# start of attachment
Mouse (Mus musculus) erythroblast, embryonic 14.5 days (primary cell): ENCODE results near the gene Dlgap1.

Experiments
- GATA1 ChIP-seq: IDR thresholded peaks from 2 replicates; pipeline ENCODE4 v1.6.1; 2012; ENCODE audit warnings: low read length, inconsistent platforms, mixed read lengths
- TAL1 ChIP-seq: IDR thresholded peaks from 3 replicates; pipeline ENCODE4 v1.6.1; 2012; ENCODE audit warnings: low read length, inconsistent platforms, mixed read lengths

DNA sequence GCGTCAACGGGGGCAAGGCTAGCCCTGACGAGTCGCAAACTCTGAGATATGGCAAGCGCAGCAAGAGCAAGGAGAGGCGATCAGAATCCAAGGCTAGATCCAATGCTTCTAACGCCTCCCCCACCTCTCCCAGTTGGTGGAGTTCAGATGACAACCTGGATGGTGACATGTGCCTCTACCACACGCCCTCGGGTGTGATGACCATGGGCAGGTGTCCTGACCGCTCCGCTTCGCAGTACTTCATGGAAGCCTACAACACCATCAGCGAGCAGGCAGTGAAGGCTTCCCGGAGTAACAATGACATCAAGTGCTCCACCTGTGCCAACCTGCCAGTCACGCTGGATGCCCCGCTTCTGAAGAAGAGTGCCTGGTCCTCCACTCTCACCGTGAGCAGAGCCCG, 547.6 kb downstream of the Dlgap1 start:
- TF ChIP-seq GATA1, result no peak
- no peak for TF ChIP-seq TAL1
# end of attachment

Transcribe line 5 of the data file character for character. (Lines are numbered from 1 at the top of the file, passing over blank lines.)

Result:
DNA sequence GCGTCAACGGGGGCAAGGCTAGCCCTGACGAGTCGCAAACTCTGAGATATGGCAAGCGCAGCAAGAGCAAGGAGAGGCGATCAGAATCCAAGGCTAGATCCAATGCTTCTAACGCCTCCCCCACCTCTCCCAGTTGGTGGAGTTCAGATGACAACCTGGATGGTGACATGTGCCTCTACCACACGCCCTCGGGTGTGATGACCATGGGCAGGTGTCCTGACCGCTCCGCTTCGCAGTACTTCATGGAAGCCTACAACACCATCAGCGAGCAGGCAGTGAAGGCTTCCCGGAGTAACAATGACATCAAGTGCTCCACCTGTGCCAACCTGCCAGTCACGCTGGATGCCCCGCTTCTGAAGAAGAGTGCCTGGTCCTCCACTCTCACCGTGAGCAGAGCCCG, 547.6 kb downstream of the Dlgap1 start: